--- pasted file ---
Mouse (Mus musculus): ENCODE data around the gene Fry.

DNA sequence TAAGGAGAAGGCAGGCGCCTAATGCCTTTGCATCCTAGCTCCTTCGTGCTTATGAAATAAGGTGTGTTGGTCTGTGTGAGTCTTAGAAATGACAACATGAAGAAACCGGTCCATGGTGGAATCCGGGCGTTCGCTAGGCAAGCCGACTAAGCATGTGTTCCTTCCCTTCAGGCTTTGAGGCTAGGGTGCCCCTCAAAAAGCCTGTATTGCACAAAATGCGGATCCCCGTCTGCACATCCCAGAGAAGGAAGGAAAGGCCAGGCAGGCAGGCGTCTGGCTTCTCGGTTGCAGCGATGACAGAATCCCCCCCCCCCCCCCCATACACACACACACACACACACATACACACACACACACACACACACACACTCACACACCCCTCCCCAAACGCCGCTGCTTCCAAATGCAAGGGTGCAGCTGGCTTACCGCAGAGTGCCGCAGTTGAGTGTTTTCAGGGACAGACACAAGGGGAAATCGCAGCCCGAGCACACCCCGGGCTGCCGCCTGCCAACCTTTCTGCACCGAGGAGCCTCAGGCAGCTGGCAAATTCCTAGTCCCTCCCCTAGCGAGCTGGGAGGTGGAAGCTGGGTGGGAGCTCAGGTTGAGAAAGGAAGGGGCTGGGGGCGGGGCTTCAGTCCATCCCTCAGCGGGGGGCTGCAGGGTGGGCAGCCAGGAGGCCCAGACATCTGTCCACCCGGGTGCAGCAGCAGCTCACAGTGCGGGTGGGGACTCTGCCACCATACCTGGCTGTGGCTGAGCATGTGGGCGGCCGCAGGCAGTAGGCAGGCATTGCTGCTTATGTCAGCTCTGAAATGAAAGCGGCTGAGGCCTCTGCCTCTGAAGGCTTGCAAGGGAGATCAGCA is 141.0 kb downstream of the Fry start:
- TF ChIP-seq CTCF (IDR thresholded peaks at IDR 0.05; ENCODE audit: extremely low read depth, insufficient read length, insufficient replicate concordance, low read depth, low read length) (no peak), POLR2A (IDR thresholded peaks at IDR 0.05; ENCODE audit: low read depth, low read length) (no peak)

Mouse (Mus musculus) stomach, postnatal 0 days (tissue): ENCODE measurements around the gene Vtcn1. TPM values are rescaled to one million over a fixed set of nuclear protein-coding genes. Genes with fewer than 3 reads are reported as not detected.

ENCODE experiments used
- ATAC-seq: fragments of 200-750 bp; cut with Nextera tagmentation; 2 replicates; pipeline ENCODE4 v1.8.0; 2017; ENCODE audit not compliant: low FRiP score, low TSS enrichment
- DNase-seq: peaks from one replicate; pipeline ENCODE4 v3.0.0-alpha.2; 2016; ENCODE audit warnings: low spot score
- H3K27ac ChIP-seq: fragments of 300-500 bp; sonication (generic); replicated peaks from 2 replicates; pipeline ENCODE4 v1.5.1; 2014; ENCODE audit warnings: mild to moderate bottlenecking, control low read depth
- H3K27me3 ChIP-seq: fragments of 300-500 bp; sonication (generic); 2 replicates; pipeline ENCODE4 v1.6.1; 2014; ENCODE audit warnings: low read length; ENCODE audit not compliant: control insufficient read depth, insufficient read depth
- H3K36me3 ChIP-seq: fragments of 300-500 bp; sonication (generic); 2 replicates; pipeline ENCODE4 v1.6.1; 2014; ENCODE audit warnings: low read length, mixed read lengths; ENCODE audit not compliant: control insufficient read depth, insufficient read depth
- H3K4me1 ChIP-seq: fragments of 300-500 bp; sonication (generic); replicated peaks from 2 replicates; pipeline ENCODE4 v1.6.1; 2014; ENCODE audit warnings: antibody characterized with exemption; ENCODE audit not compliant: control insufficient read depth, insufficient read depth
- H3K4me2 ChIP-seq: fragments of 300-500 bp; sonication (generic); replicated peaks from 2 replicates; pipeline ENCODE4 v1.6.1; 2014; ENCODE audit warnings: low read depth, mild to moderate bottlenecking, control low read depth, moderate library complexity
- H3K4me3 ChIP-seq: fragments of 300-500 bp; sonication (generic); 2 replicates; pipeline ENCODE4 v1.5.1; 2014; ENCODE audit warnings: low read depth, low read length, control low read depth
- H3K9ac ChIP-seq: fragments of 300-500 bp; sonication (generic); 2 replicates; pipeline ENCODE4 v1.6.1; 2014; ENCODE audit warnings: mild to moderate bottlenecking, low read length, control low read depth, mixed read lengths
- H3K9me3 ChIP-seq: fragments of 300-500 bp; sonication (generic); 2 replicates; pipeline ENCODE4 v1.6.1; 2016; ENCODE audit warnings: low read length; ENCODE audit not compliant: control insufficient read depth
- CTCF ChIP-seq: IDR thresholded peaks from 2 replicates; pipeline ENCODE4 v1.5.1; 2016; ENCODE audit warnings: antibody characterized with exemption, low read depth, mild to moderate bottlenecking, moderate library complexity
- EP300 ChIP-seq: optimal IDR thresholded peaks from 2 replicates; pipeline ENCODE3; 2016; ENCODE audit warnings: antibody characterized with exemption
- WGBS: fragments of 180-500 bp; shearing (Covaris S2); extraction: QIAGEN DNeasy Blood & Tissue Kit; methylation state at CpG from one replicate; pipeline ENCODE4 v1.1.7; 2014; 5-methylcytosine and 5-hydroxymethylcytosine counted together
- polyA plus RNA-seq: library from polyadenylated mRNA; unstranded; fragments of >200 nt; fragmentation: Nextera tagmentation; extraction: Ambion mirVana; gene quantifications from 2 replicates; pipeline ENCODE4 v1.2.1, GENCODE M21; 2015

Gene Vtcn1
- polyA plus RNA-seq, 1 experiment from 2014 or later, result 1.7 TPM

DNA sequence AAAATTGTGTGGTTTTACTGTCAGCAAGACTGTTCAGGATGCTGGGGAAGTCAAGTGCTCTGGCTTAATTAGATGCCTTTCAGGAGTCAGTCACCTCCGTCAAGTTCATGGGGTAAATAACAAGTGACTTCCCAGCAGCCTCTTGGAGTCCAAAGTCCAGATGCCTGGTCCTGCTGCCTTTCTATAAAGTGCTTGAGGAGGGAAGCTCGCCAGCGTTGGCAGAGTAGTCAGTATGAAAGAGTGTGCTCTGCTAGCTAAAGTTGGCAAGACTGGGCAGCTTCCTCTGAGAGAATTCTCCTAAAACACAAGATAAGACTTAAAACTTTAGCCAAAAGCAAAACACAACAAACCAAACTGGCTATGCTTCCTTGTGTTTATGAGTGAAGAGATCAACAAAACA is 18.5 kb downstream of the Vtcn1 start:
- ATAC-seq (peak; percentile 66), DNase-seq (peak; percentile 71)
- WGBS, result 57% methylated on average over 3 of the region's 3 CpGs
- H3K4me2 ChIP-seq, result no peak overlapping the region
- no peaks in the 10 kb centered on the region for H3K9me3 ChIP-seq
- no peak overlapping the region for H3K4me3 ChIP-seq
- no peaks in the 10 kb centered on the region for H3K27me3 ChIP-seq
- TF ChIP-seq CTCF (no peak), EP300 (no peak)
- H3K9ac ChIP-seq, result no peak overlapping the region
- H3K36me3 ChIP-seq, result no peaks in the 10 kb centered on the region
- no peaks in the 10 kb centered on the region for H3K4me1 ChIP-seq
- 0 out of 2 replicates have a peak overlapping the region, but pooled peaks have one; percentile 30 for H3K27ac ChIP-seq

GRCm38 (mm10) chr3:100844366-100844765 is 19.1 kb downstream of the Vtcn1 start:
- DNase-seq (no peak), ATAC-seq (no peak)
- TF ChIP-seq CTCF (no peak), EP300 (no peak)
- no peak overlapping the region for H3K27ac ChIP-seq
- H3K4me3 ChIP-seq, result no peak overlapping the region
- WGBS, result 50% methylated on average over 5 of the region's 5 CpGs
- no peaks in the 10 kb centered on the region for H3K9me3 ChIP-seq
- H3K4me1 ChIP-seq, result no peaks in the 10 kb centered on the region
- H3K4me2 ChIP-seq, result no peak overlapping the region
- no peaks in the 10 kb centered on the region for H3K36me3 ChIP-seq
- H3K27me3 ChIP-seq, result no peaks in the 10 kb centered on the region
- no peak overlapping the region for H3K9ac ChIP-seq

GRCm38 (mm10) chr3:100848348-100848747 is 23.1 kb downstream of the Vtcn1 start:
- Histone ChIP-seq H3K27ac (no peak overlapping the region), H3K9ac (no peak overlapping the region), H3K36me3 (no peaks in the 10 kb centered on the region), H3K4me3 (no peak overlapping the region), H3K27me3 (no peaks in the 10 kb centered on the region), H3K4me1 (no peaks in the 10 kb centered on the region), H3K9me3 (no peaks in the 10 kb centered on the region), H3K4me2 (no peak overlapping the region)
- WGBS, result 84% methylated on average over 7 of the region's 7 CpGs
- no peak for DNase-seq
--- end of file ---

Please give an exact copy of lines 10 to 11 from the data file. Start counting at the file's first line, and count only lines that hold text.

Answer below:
- H3K36me3 ChIP-seq: fragments of 300-500 bp; sonication (generic); 2 replicates; pipeline ENCODE4 v1.6.1; 2014; ENCODE audit warnings: low read length, mixed read lengths; ENCODE audit not compliant: control insufficient read depth, insufficient read depth
- H3K4me1 ChIP-seq: fragments of 300-500 bp; sonication (generic); replicated peaks from 2 replicates; pipeline ENCODE4 v1.6.1; 2014; ENCODE audit warnings: antibody characterized with exemption; ENCODE audit not compliant: control insufficient read depth, insufficient read depth